The iOS app was an interesting challenge in that we knew that users are generally less likely do their shopping on mobile than they are on desktop. As such, we needed to create a way for users to generate and manage cards from their phones that integrated seamlessly with their web experience. We did this by creating an experience that allows users to create a card on their phone, then either use it with a different app or site on their phone, or access it via the web interface on desktop. Also, coming down the pipeline is integration with Apple Pay - the result of all of this is a platform that enables users to easily create and manage virtual credit cards across all environments.
One of the primary features of the app is the ability to generate virtual credit card numbers at the push of a button. Because this is a new behavior to all users, it's important to make it a fun an engaging experience that makes users want to engage with their credit card more, not less. To accomplish this, I created an animated card generation experience that eases anxiety around this new interaction through the use of calming colors and playful animation. Additionally, the card configuration UI is easy and tangible - there's no need to call anyone or fill out forms to get a new credit card number. This all makes for a truly easy and enjoyable experience.
The web dashboard was the most feature-rich out of all the products as a result of our user research. After speaking to many users, it was clear that for the more heavy duty financial tasks (payments, bank account linking, etc.), they wanted a web dashboard.
The aim of this layout was to insure that users can access their most frequently used tasks while minimizing the effort (number of clicks) required for them to get there. We found that the two most important uses for the web app were monitoring (and if need be, disputing) transactions, as well as generating new virtual cards. That's why a list of transactions is the first thing users see upon logging in, and the ability to generate a card is only one click away (while keeping the list of transactions in view).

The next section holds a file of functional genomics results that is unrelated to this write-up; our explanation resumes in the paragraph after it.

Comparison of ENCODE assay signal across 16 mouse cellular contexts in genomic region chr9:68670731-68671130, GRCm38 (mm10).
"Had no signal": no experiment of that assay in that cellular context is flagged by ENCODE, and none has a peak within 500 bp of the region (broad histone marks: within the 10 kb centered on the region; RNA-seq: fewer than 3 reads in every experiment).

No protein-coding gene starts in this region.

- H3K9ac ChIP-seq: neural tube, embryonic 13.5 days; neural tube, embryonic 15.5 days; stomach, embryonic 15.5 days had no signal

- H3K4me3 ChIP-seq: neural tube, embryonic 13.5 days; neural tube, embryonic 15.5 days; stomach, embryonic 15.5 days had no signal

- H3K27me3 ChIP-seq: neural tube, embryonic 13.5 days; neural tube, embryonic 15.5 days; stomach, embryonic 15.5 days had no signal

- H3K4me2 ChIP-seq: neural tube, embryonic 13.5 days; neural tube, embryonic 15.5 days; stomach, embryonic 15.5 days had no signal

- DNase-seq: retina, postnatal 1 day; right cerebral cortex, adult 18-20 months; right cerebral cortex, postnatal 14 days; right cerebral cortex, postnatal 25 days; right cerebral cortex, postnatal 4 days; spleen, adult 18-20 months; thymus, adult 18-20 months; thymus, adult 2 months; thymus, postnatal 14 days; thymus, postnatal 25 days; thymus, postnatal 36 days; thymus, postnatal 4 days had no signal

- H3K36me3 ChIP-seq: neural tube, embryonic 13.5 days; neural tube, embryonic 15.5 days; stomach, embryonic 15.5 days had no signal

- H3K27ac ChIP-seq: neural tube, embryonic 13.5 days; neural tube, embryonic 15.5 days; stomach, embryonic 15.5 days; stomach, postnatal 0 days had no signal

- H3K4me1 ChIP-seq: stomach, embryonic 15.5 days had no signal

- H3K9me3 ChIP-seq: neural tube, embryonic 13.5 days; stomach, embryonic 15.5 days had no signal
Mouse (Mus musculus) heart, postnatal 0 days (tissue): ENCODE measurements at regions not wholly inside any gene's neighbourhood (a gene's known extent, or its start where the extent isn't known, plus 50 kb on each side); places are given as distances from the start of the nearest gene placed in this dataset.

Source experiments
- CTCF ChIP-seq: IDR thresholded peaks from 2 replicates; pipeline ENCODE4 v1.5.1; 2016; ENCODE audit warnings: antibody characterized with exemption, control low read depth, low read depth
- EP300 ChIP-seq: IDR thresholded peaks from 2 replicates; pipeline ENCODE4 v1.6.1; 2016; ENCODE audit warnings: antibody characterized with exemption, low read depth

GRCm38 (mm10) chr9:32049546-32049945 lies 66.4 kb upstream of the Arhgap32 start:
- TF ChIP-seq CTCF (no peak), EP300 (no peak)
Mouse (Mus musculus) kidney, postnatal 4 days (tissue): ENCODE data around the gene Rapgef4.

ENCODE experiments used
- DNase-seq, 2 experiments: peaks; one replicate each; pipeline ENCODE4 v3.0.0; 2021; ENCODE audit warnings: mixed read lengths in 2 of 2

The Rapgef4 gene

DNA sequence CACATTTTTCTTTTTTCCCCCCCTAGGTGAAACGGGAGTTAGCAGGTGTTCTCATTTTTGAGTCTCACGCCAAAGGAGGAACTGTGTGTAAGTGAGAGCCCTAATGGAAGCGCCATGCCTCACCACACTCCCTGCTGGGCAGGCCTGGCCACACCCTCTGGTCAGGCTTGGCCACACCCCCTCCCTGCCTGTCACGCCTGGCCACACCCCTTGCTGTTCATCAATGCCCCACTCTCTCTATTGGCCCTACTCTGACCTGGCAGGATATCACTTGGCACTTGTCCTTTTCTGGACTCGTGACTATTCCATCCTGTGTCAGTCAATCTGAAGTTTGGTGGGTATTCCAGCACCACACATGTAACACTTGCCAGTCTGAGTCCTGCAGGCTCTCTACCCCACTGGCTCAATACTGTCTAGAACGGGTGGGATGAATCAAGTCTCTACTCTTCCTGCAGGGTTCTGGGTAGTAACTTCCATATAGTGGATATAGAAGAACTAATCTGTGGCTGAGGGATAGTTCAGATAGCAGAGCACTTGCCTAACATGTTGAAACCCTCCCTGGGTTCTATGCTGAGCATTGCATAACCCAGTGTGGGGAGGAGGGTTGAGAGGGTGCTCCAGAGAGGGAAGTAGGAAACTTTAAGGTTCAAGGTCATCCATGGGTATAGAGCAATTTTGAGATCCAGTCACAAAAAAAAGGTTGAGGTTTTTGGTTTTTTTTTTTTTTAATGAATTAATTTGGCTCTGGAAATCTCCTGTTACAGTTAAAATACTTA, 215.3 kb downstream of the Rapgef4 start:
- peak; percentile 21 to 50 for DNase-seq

One of the first and most important parts of this project that we tackled was the web-based signup application. The main challenge was balancing compliance and regulatory requirements with a painless user experience. This was accomplished through close collaboration and iteration between team members and third parties.
The interaction model for the signup application centers around a scroll based model in which the blue bar on the right stays fixed while the various form sections scroll on the left as the user completes them.
When I joined the team, Final just had a concept for a product. I helped them to flesh out their vision and bring their product into reality. As a result, the product made it to beta launch and received overwhelmingly positive feedback from users (with 100% of signed up users remaining active).
Seeing the product vision realized helped to fully bring our bank partner on-board, which ultimately helped the company to receive its BIN (bank identification number) sponsorship, without which it would not be able to do business.
One of the biggest things I learned from this experience is that when working in a domain (i.e. finance) that is not in your area of expertise, the earlier you collaborate with domain experts in the design process, the better.